Myocardial Infarction at 20x Magnification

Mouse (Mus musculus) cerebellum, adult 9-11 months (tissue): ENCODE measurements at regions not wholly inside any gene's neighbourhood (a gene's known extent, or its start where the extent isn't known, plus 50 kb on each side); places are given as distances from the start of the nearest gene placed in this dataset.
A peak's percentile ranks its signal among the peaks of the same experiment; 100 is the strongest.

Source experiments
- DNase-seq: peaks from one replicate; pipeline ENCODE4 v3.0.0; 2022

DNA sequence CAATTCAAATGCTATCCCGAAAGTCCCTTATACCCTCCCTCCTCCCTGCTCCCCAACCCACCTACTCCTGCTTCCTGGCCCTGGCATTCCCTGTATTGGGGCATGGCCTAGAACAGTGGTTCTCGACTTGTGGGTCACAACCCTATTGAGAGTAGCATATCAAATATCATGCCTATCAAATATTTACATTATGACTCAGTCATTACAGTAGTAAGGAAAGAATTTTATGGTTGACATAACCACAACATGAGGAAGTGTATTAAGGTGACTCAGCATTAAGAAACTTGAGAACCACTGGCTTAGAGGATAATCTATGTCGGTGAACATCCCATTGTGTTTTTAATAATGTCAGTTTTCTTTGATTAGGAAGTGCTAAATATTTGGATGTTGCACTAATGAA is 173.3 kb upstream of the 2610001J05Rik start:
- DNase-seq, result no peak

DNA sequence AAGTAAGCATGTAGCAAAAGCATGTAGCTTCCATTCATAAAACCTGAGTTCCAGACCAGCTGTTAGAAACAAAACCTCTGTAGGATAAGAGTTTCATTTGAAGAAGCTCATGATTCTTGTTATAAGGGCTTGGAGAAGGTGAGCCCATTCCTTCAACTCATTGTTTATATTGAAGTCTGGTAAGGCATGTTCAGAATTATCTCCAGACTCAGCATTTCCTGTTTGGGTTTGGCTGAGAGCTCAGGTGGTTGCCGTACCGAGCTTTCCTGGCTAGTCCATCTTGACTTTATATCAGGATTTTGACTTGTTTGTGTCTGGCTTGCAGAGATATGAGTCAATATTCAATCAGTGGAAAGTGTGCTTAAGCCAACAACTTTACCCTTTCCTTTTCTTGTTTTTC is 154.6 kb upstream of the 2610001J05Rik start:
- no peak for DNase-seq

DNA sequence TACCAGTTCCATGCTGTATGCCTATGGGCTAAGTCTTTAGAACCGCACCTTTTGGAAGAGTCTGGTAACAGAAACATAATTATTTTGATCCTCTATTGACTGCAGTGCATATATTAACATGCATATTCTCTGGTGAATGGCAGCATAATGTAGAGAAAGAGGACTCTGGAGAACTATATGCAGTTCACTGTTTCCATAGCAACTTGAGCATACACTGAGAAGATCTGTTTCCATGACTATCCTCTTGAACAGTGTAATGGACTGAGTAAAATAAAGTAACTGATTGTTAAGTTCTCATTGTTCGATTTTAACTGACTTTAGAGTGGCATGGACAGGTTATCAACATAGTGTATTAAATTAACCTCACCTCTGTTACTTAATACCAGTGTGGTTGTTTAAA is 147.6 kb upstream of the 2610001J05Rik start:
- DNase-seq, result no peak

Acute myocardial infarction is the medical term for the event commonly referred to as a heart attack. One of the leading causes of morbidity and mortality in America and most other industrialized nations, myocardial infarction involves death to tissues of the heart due to a blockage-related inability of sufficient oxygen to reach the organ. Since 90 to 95 percent of individuals in the United States that experience myocardial infarction and are admitted to a hospital survive, it is important to know the warning signs of the condition so that medical help can be obtained in time. Approximately 300,000 Americans die from heart attacks each year before they reach a hospital. Though symptoms of a heart attack vary, they frequently include chest pain or pressure that may radiate into the jaw, shoulders, arms, or back, shortness of breath, nausea, vomiting, lightheadedness, sweating, and anxiety. A significant number of individuals only experience very mild symptoms that may go unnoticed, in which case the myocardial infarction is sometimes referred to as a silent heart attack.

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